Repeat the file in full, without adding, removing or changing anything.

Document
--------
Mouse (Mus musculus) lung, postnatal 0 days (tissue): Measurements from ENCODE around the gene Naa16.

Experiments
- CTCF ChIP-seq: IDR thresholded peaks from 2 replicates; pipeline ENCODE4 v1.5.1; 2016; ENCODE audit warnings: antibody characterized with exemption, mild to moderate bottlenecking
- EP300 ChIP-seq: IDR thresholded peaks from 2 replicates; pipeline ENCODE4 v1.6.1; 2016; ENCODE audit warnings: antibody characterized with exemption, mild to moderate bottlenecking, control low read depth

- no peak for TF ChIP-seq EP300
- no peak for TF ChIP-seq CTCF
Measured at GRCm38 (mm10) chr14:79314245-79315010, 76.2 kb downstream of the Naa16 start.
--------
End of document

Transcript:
Mouse (Mus musculus) lung, postnatal 0 days (tissue): Measurements from ENCODE around the gene Naa16.

Experiments
- CTCF ChIP-seq: IDR thresholded peaks from 2 replicates; pipeline ENCODE4 v1.5.1; 2016; ENCODE audit warnings: antibody characterized with exemption, mild to moderate bottlenecking
- EP300 ChIP-seq: IDR thresholded peaks from 2 replicates; pipeline ENCODE4 v1.6.1; 2016; ENCODE audit warnings: antibody characterized with exemption, mild to moderate bottlenecking, control low read depth

- no peak for TF ChIP-seq EP300
- no peak for TF ChIP-seq CTCF
Measured at GRCm38 (mm10) chr14:79314245-79315010, 76.2 kb downstream of the Naa16 start.